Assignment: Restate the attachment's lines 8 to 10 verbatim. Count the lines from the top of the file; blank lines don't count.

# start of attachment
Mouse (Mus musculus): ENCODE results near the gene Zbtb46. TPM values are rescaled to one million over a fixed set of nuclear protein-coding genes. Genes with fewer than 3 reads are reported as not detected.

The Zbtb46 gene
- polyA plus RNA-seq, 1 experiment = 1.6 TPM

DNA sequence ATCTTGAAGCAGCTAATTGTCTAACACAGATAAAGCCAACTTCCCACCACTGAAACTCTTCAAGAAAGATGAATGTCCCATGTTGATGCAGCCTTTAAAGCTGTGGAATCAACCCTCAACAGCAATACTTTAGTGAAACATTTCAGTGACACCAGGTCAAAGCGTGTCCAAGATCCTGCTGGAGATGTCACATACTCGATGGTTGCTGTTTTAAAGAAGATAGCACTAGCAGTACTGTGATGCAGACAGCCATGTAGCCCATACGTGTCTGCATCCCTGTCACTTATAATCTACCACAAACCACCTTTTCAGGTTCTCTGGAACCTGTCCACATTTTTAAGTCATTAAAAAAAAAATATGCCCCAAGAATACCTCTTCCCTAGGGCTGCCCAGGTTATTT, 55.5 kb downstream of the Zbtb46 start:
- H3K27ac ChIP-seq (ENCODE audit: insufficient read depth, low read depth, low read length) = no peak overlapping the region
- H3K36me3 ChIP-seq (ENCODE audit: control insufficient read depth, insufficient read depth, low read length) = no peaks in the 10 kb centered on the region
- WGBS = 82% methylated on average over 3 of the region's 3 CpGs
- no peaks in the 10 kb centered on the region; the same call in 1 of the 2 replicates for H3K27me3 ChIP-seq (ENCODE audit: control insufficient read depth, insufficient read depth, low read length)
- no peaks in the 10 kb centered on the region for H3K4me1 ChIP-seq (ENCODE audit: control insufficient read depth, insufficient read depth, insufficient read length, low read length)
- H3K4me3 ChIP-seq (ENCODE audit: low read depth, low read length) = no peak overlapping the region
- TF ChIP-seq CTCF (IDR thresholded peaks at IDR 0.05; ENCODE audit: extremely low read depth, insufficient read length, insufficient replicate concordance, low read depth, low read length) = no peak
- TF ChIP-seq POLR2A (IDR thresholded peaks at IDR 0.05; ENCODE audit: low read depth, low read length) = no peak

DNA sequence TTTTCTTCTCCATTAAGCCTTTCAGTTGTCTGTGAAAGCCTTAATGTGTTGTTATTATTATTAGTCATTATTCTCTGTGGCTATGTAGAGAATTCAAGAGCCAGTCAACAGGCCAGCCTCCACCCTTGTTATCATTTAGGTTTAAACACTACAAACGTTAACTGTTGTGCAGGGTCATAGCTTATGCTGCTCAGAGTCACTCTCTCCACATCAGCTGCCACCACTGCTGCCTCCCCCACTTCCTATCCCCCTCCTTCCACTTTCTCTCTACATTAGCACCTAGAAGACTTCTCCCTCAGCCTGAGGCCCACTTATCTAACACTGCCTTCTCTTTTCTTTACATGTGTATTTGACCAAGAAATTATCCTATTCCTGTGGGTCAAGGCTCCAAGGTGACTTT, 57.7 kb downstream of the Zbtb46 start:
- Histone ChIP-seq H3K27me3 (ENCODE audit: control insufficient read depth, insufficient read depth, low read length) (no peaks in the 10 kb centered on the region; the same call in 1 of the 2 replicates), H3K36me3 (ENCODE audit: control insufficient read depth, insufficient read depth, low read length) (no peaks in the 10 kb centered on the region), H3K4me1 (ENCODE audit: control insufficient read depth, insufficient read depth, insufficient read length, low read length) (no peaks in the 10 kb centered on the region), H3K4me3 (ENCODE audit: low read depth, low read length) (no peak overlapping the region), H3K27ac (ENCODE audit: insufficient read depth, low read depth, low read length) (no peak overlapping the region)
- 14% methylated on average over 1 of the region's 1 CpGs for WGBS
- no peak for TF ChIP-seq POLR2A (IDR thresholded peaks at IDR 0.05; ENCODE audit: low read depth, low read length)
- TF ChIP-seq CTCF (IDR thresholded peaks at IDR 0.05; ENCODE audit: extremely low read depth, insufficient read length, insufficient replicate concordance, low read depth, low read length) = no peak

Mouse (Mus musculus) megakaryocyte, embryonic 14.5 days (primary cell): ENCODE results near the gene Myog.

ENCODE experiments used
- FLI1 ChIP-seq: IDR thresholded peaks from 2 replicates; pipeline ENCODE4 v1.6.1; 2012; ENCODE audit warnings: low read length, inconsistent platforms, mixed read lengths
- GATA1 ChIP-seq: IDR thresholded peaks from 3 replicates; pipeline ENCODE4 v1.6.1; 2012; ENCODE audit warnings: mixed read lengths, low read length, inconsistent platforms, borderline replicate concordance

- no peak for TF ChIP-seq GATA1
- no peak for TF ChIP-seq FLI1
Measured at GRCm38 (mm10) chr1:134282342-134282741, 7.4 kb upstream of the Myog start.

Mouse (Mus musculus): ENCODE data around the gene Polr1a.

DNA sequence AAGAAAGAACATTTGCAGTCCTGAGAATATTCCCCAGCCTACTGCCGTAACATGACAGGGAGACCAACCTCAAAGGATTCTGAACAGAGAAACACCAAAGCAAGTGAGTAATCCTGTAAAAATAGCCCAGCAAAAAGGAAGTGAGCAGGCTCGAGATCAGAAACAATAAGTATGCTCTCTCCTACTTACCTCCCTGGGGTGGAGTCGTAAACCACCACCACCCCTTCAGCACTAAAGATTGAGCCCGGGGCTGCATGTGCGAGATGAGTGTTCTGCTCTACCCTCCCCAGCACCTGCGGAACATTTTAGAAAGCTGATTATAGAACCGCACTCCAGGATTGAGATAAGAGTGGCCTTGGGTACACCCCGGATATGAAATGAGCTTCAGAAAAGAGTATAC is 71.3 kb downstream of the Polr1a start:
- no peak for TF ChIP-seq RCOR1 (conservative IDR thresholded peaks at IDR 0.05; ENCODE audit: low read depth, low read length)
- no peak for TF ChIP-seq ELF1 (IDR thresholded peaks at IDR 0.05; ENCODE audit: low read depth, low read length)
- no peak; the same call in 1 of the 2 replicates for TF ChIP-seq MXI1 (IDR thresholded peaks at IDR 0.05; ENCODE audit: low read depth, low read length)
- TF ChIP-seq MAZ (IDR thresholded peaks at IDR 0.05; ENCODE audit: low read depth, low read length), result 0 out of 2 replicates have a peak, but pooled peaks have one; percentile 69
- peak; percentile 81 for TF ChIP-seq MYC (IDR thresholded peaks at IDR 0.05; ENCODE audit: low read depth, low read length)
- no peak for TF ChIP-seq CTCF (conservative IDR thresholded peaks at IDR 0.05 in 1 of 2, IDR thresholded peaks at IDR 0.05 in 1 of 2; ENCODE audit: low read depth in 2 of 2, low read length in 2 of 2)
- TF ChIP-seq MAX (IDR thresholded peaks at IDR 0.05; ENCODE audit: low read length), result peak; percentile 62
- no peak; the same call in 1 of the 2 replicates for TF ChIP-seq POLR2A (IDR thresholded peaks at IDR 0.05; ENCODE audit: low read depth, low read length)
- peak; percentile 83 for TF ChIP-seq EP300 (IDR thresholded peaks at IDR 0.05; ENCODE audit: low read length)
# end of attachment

- no peaks in the 10 kb centered on the region; the same call in 1 of the 2 replicates for H3K27me3 ChIP-seq (ENCODE audit: control insufficient read depth, insufficient read depth, low read length)
- no peaks in the 10 kb centered on the region for H3K4me1 ChIP-seq (ENCODE audit: control insufficient read depth, insufficient read depth, insufficient read length, low read length)
- H3K4me3 ChIP-seq (ENCODE audit: low read depth, low read length) = no peak overlapping the region